Kellyanne Conway said that Trump has pulled off comebacks several times before. It's a rare acknowledgement by the confident billionaire's campaign that he could ultimately fall short. She spoke to Fox News on Wednesday ahead of the third and final presidential debate.
Conway's comment comes amid a string of battleground state polls showing Clinton ahead.
Conway said she doesn't understand why Hillary Clinton hasn't been able to "put him away" given her experience and her campaign's "endless amounts of money." She said, "What is her problem, already?"
President Barack Obama's half-brother says he doesn't agree with the decision by another half-brother to attend the final presidential debate as a guest of the Donald Trump campaign.
Mark Obama Ndesandjo said, "I love my brothers, but no one member represents the Obamas."
The Trump campaign said Obama's Kenyan-born half-brother Malik would be in the audience for the showdown Wednesday between Trump and Hillary Clinton.
The three men share the same father but have different mothers.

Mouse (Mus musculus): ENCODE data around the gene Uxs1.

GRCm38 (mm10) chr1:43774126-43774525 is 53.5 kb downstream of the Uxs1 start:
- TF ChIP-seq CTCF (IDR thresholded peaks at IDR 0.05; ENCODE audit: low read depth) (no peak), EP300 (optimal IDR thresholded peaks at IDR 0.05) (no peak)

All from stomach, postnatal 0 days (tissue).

Ndesandjo is an American businessman who has lived in the southern Chinese city of Shenzhen for about 15 years.
In an email to The Associated Press, he said: "Others in my family and I do not support my brother Malik's position on Mr. Trump." Malik Obama supports Trump's candidacy.
Hillary Clinton and Donald Trump's ugly and acrimonious battle for the White House is barrelling toward the end, with the candidates taking the debate stage Wednesday night for one final primetime showdown.
For Trump, the debate is perhaps his last opportunity to turn around a race that appears to be slipping away from him. His predatory comments about women and a flood of sexual assault accusations have deepened his unpopularity with women and limited his pathways to victory.
Clinton takes the stage facing challenges of her own. While the electoral map currently leans in her favour, the Democrat is facing a new round of questions about her authenticity and trustworthiness, concerns that have trailed her throughout the campaign.
News from © The Associated Press, 2016